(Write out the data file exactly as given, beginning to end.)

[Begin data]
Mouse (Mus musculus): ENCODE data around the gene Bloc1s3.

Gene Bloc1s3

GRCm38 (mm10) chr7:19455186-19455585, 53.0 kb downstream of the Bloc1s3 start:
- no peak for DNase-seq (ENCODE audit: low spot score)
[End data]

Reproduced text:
Mouse (Mus musculus): ENCODE data around the gene Bloc1s3.

Gene Bloc1s3

GRCm38 (mm10) chr7:19455186-19455585, 53.0 kb downstream of the Bloc1s3 start:
- no peak for DNase-seq (ENCODE audit: low spot score)